Netsafe’s Research Reveals New Zealanders Escalating Negative Online Experiences For 2023
Findings released by Netsafe as part of its 2023 annual population survey data reveal the state of New Zealanders experiences with harm as compared to 2018 when the research was last performed.
Nearly half of Māori (46%) have experienced harmful digital communications in the past year that include unwanted sexual advances, false allegations, racist remarks and online stalking.
Thirteen percent of all New Zealanders have personally experienced online hate speech in the past year. Compared to 2018, fewer New Zealanders now report not experiencing any form of online hate speech in the past year.
New Zealanders under the age of 30, those who are neurodiverse, LGBTQIA+ community members, those with long-term health issues and Auckland residents are more likely than average to have experienced hate speech in the last 12 months.
Perceived reasons for being targeted by hate speech most often include ethnicity, race, gender, and political views.
In the research, Netsafe revealed that nearly half, 46%, for both the general population and Maori population have received experienced harmful digital communications in the past year.
It also revealed that digital harm hurt just over a tenth (14%) of the general population’s lives, compared to over a third (39%) of Māori.
We need first-hand knowledge from New Zealanders to truly understand what is going online says Netsafe CEO Brent Carey.
“These stats across our research show us Māori, New Zealanders under the age of 30, those who are neurodiverse, LGBTQIA+ community members, are at the forefront of digital harm and are being attacked more than any other group. Everyone deserves to use technology without the fear of being attacked online.”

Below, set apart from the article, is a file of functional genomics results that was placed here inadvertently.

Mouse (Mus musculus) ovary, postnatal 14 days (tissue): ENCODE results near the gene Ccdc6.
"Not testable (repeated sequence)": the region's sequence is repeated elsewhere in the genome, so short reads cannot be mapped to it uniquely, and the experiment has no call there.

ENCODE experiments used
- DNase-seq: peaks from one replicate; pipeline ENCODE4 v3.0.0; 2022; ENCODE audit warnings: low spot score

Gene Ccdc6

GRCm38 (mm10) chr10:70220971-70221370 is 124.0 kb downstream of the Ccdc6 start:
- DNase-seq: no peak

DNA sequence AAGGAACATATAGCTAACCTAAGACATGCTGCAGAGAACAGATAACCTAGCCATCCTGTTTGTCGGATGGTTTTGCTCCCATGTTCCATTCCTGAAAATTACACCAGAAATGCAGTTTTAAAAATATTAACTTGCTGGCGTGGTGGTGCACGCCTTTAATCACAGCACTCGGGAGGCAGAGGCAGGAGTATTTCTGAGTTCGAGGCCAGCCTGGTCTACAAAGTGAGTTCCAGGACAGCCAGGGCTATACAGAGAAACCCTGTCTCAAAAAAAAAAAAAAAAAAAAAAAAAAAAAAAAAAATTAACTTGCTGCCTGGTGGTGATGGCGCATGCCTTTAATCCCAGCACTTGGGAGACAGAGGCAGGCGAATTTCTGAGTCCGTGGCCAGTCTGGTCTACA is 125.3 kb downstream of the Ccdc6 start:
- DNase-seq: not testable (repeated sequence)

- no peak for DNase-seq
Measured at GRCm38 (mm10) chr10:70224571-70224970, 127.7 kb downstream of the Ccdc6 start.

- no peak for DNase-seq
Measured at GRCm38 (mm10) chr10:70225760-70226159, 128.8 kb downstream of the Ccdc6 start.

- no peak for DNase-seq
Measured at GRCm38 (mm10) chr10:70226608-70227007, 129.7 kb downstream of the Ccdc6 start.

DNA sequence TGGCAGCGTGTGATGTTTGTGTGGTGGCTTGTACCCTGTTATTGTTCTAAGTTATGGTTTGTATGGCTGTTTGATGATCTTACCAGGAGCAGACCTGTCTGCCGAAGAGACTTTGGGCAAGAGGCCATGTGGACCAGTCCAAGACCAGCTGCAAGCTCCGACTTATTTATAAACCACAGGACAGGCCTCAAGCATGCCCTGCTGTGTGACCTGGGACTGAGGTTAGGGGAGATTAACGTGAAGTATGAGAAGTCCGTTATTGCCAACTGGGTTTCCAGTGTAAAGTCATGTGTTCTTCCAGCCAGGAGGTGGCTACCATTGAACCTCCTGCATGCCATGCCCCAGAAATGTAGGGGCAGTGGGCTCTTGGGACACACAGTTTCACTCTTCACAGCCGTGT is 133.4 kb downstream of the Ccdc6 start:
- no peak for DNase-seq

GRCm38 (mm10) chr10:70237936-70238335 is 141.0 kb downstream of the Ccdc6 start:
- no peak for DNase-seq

“Even though people are aware of online harm, it can still hurt someone’s mental well-being. Helplines, the health sector and community support services are important for assisting all New Zealanders to report and recover from online harm.”
“If you’re Māori, or neurodiverse, from the LGBTQIA+ community the data shows you are much more likely to become a victim of online harm,” says Carey.
Now that we have up to date information from 2023 about the size of the online harm problem, we need to start mobilising support and resources for various communities and addressing perpetrators behaviours online.”
Just under a quarter (24%) of Māori and the general population who experienced unwanted digital communications sought support services, something Carey wants to see increase in the coming years.
“We want people to contact Netsafe and other helplines for help and support and for additional funding of programs to be developed that focus on the perpetrators of online harm to dissuade perpetrators from hurting people online.”